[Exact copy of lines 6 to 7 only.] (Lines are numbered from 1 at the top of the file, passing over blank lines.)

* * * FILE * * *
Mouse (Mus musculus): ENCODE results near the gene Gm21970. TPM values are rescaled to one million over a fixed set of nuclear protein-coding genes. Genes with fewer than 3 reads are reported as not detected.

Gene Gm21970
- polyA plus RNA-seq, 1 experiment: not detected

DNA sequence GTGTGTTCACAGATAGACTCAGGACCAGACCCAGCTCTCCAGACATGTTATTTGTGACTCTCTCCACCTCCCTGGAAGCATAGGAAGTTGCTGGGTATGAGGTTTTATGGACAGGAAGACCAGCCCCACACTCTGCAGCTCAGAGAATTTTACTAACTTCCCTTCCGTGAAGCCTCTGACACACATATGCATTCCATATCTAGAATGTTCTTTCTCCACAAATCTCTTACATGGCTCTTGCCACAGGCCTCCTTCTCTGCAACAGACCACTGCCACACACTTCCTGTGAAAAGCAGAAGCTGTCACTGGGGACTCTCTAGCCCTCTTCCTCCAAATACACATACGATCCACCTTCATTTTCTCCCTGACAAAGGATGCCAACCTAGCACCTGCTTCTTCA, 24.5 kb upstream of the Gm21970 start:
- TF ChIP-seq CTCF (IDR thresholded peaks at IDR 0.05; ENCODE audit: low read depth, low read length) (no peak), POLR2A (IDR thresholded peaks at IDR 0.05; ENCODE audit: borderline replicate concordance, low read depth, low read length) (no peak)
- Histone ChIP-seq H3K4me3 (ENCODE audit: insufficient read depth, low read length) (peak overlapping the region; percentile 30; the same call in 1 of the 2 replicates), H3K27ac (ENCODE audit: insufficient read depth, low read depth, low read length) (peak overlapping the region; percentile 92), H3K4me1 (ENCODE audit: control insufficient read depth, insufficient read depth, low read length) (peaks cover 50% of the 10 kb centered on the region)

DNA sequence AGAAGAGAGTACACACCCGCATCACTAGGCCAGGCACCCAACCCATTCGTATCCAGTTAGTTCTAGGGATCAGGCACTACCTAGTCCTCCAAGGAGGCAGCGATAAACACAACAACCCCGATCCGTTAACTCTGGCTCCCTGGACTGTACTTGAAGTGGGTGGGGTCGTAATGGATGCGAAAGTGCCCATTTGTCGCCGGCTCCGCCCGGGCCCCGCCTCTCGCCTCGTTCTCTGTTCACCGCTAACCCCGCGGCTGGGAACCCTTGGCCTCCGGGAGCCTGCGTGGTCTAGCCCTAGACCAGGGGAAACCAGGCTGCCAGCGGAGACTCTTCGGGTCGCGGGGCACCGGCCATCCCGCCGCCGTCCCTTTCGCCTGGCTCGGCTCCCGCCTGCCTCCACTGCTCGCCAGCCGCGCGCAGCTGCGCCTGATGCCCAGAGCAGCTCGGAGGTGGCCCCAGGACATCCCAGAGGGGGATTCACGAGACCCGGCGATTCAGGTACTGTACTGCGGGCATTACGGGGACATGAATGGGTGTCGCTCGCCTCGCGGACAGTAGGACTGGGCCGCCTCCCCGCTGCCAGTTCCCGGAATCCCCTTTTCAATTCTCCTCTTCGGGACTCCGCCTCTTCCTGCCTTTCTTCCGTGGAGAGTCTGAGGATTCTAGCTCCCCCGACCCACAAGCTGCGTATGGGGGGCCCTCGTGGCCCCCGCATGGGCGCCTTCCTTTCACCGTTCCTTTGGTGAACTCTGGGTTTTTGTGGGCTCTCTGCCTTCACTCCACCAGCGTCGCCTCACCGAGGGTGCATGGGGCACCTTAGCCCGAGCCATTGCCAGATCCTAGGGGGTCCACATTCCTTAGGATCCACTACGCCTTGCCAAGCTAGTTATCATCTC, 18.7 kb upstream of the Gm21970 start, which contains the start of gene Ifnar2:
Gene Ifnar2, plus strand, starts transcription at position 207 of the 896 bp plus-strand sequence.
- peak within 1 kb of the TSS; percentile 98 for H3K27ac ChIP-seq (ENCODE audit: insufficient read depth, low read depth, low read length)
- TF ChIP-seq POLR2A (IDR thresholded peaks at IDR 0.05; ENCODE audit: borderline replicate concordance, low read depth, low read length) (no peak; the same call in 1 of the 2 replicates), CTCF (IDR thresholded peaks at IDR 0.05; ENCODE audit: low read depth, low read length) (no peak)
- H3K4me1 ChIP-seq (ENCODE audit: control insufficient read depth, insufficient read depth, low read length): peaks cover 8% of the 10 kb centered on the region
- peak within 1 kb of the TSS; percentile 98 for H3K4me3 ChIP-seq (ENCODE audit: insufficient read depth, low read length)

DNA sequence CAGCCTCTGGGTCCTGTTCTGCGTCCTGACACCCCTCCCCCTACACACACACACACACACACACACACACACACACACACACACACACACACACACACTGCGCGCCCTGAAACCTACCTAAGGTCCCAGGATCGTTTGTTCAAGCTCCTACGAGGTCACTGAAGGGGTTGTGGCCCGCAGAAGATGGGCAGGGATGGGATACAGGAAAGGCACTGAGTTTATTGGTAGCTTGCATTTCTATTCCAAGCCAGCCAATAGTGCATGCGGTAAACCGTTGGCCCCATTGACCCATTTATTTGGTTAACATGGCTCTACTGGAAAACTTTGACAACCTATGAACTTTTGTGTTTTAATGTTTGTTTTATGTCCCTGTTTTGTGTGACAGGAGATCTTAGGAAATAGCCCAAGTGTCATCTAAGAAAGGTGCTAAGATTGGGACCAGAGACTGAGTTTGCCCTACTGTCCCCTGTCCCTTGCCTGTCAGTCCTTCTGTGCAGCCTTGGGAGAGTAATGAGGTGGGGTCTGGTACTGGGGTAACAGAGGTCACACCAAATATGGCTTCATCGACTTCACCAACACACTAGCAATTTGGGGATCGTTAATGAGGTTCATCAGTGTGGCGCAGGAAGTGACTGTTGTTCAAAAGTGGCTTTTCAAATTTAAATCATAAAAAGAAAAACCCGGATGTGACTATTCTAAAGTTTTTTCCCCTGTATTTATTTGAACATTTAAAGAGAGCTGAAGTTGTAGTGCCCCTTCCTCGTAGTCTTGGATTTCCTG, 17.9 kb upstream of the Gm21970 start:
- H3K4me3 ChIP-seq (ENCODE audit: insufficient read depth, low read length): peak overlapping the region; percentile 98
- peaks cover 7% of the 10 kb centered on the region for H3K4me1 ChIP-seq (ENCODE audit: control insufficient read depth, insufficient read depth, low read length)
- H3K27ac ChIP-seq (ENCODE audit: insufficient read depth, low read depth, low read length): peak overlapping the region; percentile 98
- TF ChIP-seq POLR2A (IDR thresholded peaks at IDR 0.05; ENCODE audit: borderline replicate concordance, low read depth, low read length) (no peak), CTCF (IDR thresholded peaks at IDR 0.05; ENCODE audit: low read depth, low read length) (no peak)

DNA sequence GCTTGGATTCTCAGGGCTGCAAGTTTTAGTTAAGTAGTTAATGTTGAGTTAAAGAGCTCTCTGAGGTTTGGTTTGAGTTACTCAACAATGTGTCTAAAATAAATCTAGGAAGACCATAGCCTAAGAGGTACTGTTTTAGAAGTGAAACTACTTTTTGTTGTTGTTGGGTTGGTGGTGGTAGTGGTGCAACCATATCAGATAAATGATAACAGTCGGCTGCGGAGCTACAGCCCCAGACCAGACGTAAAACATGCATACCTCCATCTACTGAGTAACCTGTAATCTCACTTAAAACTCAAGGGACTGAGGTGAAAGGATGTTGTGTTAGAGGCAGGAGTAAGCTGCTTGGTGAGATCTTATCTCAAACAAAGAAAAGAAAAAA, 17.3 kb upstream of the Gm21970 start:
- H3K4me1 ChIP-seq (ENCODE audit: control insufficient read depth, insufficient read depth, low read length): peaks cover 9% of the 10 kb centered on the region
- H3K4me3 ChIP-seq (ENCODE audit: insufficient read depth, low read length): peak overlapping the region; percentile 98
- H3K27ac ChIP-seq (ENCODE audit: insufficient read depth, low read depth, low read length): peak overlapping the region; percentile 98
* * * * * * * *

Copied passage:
- Histone ChIP-seq H3K4me3 (ENCODE audit: insufficient read depth, low read length) (peak overlapping the region; percentile 30; the same call in 1 of the 2 replicates), H3K27ac (ENCODE audit: insufficient read depth, low read depth, low read length) (peak overlapping the region; percentile 92), H3K4me1 (ENCODE audit: control insufficient read depth, insufficient read depth, low read length) (peaks cover 50% of the 10 kb centered on the region)

DNA sequence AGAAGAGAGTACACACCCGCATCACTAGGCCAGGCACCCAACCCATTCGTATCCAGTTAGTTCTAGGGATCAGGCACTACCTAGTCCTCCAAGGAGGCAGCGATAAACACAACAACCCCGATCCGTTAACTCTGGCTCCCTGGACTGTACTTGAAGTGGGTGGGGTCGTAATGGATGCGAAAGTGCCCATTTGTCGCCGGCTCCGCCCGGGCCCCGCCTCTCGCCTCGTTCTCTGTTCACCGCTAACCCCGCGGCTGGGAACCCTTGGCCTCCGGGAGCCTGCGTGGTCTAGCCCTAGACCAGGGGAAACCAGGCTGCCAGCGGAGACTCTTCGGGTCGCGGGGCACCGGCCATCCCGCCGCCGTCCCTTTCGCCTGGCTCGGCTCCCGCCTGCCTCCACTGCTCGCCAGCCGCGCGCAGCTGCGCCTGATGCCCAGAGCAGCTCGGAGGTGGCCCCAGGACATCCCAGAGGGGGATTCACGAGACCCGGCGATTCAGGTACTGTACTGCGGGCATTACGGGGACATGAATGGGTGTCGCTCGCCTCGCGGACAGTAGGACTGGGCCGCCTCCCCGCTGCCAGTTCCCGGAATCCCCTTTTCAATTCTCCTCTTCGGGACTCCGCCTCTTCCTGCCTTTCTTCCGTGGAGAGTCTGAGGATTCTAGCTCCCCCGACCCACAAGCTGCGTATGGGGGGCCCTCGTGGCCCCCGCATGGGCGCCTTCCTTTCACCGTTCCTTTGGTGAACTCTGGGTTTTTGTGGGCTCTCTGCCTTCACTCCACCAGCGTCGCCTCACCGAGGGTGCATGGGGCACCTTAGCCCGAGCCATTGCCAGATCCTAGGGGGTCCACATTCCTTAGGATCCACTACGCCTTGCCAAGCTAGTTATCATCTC, 18.7 kb upstream of the Gm21970 start, which contains the start of gene Ifnar2: